Figure 1: RHBDD1 attenuation decreases EGFR protein expression. A. RHBDD1 knockdown reduces EGFR protein expression. RHBDD1-shRNA plasmid and a negative control were transfected into RKO and HCT116 cells. After 24 h, the cells were extracted for Western blot analysis using the indicated antibodies. B. RHBDD1 knockout can attenuate EGFR protein expression. RKO, RKO-MT, HCT116 and HCT116-MT cells were extracted for Western blot analysis using the indicated antibodies. C, D. RHBDD1 inactivation decreases EGFR protein stability. EGFR protein was detected at 0 h, 24 h, 36 h and 48 h after chlorhexidine treatment in RKO, HCT116 and the RHBDD1-inactivated cells.
RHBDD1 silencing decreases EGFR mRNA levels
After demonstrating that RHBDD1 can stimulate EGFR protein expression, we hypothesized that RHBDD1 may increase EGFR mRNA. To test this hypothesis, we transfected si-RHBDD1-1#, si-RHBDD1-2# and a negative control into RKO cells. After 48 h, we measured EGFR mRNA levels using real-time PCR. The results demonstrated that RHBDD1 knockdown significantly attenuated EGFR mRNA levels (Figure 2A). Then, we observed EGFR mRNA levels in HCT116 cells with stable RHBDD1 knockdown (HCT116-sh) and control cells (HCT116-con). As shown in Figure 2B, EGFR mRNA levels was notably decreased when RHBDD1 was stably knocked down. To further confirm that RHBDD1 could increase EGFR mRNA levels, we performed real-time PCR using RKO-MT and RKO cells. As expected, EGFR mRNA levels significantly decreased following RHBDD1 inactivation (Figure 2C). Therefore, we concluded that RHBDD1 positively stimulates EGFR mRNA levels.
Figure 2: RHBDD1 silencing reduces EGFR mRNA expression. A. Transient knockdown of RHBDD1 attenuated EGFR mRNA expression. Two RHBDD1 siRNAs and a negative control were transfected into RKO cells, and mRNA was analyzed by real-time qPCR after 48 h. B. RHBDD1 stable knockdown attenuates EGFR mRNA expression. EGFR mRNA was detected in HCT116 RHBDD1 stable knockdown cell lines. C. RHBDD1 inactivation decreases EGFR mRNA expression. EGFR mRNA was observed in RKO and RHBDD1-inactivated RKO cell lines. The results are shown as a bar graph. The data are representative of three different experiments, and the error bars represent the standard deviations of triplicate samples. (mean±SEM, Student’s two-tailed t-test, *P<0.05, **P<0.01, ***P<0.001).
RHBDD1 stimulates EGFR via c-Jun
Our previous study showed that RHBDD1 can positively activate c-Jun expression . Other reports have shown that c-Jun increases EGFR mRNA expression [29, 30]. Taken together, these results suggested that RHBDD1 may regulate EGFR via c-Jun. We first assessed EGFR and c-Jun protein expression when RHBDD1 was knocked down in HCT116 cells. Both EGFR and c-Jun protein expression declined following RHBDD1 knockdown (Figure 3A). We then transfected the c-Jun vector and control vector into HCT116-MT cells. Cells were harvested after 24 h. EGFR mRNA and protein were detected by real-time PCR and Western blot, respectively. The results are shown in Figure 3B, 3C, and both EGFR protein and mRNA were elevated after c-Jun overexpression. We further tested whether c-Jun overexpression had a dose-dependent effect. We transfected 0.01 μg, 0.05 μg, and 0.1 μg c-Jun vector and control vector into HCT116-MT cells. EGFR protein expression was measured after 24 h. As shown in Figure 3D, c-Jun enhanced EGFR protein expression in a dose-dependent manner. RHBDD1 was re-expressed in the HCT116-MT cell lines, and subsequently, c-Jun was knocked down. The results are shown in Figure 3E. EGFR expression was increased with RHBDD1 re-expression but was further suppressed when c-Jun was subsequently knocked down.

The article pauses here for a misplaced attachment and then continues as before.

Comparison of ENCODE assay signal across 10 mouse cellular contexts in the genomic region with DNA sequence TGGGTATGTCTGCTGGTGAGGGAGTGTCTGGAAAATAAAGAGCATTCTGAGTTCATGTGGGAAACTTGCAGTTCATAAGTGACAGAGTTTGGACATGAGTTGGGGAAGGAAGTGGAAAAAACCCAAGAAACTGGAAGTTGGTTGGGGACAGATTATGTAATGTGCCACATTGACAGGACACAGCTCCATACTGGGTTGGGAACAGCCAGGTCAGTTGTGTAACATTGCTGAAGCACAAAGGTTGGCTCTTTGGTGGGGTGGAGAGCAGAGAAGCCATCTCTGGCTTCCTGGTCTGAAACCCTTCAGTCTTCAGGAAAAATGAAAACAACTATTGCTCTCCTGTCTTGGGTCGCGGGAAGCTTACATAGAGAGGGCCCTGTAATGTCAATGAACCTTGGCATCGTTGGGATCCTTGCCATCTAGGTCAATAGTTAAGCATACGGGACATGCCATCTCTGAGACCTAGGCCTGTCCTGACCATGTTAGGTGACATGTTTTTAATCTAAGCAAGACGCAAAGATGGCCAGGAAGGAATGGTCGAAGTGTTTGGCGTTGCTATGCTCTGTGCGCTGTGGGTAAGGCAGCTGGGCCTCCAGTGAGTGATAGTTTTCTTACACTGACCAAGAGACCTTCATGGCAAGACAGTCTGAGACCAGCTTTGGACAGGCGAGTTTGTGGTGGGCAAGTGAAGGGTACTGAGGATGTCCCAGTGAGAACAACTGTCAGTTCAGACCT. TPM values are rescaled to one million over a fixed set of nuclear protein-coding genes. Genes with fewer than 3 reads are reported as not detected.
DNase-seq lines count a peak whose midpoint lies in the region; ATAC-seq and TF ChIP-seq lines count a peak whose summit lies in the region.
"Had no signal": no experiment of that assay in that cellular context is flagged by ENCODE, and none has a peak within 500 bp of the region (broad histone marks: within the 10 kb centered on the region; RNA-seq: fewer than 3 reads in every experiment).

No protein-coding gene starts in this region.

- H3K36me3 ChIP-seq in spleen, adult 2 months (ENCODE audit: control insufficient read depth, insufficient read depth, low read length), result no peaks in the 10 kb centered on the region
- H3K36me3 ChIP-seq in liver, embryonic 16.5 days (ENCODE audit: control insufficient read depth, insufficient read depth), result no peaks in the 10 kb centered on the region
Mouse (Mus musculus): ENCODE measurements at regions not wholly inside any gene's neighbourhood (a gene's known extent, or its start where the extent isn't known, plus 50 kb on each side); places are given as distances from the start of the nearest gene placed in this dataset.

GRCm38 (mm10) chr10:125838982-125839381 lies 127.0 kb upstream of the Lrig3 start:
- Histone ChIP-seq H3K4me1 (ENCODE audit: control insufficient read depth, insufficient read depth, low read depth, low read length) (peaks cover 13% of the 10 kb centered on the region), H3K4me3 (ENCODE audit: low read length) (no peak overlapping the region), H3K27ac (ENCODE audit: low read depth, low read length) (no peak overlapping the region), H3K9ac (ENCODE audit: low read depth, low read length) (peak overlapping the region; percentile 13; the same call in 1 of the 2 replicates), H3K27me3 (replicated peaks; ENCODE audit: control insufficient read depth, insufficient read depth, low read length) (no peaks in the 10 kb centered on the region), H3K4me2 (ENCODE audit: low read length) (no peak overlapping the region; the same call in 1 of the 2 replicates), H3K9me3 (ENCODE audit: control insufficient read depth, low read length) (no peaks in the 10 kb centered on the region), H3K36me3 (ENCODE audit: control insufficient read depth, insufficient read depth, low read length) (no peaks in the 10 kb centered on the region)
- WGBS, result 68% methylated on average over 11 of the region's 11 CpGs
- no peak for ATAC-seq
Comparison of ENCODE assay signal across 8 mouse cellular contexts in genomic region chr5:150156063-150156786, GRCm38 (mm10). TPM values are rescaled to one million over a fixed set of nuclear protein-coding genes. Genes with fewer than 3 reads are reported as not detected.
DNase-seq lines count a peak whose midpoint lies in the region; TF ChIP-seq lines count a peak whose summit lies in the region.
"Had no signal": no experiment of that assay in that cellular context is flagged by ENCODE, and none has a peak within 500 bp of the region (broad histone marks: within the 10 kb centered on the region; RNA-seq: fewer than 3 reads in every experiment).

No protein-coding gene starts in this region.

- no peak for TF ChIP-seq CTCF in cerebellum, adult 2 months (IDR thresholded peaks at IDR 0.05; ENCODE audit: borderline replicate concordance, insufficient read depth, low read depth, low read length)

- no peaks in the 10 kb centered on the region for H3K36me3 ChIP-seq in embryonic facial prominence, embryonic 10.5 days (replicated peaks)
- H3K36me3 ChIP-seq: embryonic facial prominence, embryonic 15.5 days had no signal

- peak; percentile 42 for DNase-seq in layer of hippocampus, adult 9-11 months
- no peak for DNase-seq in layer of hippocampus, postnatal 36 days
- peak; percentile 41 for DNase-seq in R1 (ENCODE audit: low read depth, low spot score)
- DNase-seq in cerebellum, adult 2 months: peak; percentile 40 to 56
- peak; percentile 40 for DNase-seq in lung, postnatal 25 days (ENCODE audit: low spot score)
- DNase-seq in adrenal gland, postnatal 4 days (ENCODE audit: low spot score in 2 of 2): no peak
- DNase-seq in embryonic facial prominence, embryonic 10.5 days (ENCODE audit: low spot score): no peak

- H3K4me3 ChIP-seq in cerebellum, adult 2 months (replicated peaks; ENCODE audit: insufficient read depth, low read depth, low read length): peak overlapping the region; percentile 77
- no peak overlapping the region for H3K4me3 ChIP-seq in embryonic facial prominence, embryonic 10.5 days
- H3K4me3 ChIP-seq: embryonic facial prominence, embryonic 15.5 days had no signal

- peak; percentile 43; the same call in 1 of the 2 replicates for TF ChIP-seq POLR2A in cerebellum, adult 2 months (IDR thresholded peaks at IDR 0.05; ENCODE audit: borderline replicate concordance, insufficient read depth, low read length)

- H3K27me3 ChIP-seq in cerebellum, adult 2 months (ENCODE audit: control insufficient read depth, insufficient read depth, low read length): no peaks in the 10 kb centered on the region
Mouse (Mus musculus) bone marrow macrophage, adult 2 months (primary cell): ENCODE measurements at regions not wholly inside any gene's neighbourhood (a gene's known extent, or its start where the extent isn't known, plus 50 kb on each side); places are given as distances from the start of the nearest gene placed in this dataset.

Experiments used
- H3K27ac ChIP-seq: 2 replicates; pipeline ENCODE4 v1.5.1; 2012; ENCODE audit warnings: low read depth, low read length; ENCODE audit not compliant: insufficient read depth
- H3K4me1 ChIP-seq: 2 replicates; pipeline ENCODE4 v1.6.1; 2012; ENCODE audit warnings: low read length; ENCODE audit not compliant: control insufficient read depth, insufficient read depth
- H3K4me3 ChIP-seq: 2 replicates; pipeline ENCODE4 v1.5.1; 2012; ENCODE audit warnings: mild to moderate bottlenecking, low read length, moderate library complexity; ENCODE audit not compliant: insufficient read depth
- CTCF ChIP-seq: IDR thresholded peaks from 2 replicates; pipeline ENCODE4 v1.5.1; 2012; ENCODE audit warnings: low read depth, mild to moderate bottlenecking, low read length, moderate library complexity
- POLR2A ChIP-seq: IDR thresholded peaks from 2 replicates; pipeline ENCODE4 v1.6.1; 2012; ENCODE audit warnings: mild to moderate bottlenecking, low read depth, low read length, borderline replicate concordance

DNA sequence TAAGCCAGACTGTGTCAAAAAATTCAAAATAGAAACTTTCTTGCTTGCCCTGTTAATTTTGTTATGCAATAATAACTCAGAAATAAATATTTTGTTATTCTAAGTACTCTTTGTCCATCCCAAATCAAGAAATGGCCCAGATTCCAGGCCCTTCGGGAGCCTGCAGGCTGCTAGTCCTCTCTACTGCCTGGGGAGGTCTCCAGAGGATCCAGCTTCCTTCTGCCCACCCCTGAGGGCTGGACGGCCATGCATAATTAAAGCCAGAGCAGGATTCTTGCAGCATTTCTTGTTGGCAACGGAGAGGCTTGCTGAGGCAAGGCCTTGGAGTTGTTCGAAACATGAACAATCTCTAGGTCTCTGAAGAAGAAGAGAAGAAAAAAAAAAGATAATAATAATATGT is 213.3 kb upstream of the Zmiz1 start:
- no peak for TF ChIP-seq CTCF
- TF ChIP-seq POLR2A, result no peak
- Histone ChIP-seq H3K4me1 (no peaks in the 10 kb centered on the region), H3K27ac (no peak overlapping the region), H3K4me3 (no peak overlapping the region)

Figure 3: RHBDD1 stimulates EGFR expression through c-Jun. A. RHBDD1 silencing attenuates EGFR and c-Jun expression. HCT116 cells were transfected with RHBDD1 siRNA and negative control. The cells were extracted after 48 h for Western blot analysis using the indicated antibodies. B, C. Heterogeneous expression of c-Jun rescued EGFR expression in RHBDD1 inactivation cells. HCT116 cells were transfected with a c-Jun-expressing plasmid and the control vector. The cells were analyzed by Western blot and real-time qPCR analysis (the data are representative of three different experiments, mean±SEM, Student’s two-tailed t-test, **P<0.01) after 24 h. D. c-Jun increased the expression of EGFR in a dose-dependent manner. HCT116-MT cells were transfected with different amounts of c-Jun. EGFR protein was measured. E. RHBDD1 rescued EGFR expression and was inhibited by c-Jun downregulation. HCT116-MT cells were transfected with a RHBDD1-expressing plasmid and the control vector plus c-Jun siRNA or the negative control.
RHBDD1 knockdown/inactivation attenuates EGFR and c-Jun protein expression in vivo
To verify that RHBDD1 could stimulate EGFR through c-Jun in vivo, colorectal cancer cells were subcutaneously injected into BALB/c nude mice to determine the effect of RHBDD1 KD or KO on EGFR and c-Jun protein expression. We first conducted the experiments using HCT116-shcon and HCT116-shRHBDD1, and after 20 days, tumor tissues were detected with Western blot analysis. As shown in Figure 4A, EGFR protein expression was decreased in the RHBDD1 knockdown group, as well as the c-Jun protein. We then used RHBDD-inactivated HCT116 and HCT116 cells to perform the same subcutaneous tumor experiments. Using equivalent treatments, we found that EGFR and c-Jun protein expressions were both dramatically attenuated (Figure 4B).
Figure 4: The effect of RHBDD1 on EGFR and c-Jun expression in vivo. A. Stable knockdown of RHBDD1 decreases EGFR and c-Jun expression. HCT116 stable knockdown cells and control cells were subcutaneously injected into nude mice, and tumors were removed and analyzed by Western blotting after 21 d using the indicated antibodies. B. RHBDD1 inactivation attenuates EGFR and c-Jun expression. HCT116 and HCT116-MT cells were treated using the methods described in A.
RHBDD1 and EGFR expression in colorectal cancer patients